Forbes.com says new study finds “an increasingly youthful workforce . . . among the better educated in the nation”
Brain gain is real in Cleveland, according to new research by Richey Piiparinen, senior research associate at the Center for Population Dynamics in Cleveland State University’s Maxine Goodman Levin College of Urban Affairs – and the results are getting national attention.
Among the key findings detailed in “Globalizing Cleveland: A Path Forward,” a study co-authored by Piiparinen and research consultant Jim Russell and published by CSU:
l The number of college-educated 25- to 34-year-olds in Greater Cleveland increased by 23 percent from 2006 to 2012, with an 11 percent increase from 2011 to 2012.
l Nearly half of the educated individuals who came into Cuyahoga County from 2007 to 2011 did so from another state. In terms of net migration, Atlanta, Detroit and Pittsburgh were the biggest feeders for those arriving with a bachelor’s degree, while Chicago, Manhattan, Brooklyn and Pittsburgh sent the most individuals with a graduate or professional degree.
l Half of the immigrants who came into Cuyahoga County from 2007 to 2011 were college-educated. Out of those educated migrants, 64 percent were Asian, 14 percent were European and 8 percent were African. Sixty percent of all educated migrants had graduate or professional degrees.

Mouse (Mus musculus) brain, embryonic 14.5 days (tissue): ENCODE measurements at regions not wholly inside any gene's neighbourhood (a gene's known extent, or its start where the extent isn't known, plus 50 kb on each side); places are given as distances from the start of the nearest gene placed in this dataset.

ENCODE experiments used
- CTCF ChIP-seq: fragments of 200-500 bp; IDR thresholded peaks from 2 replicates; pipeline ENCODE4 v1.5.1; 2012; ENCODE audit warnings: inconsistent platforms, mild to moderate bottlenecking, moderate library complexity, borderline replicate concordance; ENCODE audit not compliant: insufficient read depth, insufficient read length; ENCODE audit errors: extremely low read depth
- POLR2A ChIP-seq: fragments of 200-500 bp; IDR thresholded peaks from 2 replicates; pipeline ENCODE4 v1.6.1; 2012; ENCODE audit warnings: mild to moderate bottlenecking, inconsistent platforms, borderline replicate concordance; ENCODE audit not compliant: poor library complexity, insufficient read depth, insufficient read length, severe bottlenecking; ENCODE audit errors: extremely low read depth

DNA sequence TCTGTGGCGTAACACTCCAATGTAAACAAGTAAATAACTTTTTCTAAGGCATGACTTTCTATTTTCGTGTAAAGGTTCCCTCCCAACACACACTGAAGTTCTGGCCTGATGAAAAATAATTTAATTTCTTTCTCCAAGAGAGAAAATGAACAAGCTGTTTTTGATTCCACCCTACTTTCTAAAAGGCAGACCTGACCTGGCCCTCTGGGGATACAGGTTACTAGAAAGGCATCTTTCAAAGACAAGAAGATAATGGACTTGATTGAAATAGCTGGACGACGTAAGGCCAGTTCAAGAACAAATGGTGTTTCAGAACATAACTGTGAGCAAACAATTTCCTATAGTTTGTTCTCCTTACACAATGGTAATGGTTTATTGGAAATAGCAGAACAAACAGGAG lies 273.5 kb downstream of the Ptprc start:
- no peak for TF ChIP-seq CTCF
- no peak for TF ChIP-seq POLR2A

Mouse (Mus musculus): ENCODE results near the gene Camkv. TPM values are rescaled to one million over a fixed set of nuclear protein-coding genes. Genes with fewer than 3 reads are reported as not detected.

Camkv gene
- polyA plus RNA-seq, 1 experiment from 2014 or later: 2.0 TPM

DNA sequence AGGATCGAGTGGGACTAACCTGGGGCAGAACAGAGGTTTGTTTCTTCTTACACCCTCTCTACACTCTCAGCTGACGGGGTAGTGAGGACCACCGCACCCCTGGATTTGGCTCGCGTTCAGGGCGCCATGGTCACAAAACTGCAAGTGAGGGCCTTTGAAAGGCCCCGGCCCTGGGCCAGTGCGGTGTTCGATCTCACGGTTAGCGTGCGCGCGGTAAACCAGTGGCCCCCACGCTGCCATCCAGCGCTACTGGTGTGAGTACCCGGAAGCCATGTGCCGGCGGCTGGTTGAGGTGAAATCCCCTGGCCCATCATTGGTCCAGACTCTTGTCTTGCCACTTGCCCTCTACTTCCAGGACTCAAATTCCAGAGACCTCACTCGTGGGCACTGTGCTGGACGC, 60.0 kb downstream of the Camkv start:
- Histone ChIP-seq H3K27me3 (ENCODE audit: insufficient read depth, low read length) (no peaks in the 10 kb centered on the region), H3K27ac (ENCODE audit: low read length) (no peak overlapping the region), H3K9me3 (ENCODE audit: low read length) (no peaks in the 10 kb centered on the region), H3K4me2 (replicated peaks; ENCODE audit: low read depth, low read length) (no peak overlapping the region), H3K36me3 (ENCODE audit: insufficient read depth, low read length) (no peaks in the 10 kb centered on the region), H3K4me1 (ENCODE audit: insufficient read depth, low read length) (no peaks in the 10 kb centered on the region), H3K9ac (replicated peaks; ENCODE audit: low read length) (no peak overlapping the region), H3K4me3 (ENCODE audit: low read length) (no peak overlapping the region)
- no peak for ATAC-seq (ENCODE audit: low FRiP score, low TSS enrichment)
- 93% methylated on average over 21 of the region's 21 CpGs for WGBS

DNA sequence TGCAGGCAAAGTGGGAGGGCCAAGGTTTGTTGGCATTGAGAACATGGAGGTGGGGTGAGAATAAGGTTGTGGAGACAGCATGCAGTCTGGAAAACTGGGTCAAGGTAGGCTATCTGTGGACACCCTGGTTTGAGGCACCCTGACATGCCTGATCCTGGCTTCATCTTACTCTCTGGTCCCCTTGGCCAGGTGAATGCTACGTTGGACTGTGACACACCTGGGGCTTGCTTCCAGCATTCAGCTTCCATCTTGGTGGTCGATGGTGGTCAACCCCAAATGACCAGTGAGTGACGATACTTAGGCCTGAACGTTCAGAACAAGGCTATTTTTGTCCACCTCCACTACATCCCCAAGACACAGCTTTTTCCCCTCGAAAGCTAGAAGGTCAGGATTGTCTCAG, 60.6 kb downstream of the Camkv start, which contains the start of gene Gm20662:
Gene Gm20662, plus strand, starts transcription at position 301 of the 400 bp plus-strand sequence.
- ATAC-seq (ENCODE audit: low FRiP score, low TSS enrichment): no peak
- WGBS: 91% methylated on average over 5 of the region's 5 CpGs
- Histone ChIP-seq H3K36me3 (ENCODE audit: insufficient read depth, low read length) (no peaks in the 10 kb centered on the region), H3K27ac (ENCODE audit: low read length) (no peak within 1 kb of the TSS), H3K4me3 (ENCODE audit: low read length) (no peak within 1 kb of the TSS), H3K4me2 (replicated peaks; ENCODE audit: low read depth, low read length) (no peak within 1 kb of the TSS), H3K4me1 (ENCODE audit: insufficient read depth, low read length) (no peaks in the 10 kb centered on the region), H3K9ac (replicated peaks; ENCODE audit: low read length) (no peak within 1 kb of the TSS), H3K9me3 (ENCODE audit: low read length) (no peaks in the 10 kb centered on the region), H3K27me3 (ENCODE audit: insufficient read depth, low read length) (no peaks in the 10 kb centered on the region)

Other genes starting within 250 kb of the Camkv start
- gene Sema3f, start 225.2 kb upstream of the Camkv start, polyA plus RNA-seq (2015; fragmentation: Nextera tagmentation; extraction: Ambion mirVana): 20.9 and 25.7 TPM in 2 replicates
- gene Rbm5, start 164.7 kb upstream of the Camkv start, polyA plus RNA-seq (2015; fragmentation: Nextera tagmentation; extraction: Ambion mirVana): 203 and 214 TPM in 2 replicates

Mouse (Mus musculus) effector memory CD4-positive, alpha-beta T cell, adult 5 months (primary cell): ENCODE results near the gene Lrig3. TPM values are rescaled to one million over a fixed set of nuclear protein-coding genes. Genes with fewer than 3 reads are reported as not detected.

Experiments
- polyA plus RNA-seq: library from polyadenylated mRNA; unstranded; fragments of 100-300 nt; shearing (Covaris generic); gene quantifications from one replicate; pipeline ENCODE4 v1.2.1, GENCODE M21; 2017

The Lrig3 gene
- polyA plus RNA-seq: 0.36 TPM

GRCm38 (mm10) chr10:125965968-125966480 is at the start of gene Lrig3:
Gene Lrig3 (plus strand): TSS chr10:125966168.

The eye-opening report was highlighted by Forbes.com contributor Joel Kotkin, who wrote:
The picture of Cleveland that emerges from the Cleveland State University study is a very different one from that to which we are accustomed. Rather than a metro area left behind by the information revolution, Cleveland boasts an increasingly youthful workforce that is among the better educated in the nation.
The “Globalizing Cleveland” report is the second installment in a three-part series from the Center of Population Dynamics at CSU. Part 1, titled “From Balkanized Cleveland to Global Cleveland” and published in 2013, sketched a theory of change for Greater Cleveland relating to economic and community development. The upcoming Part 3 will offer strategic pathways for helping Greater Cleveland progress into an increasingly globalized world.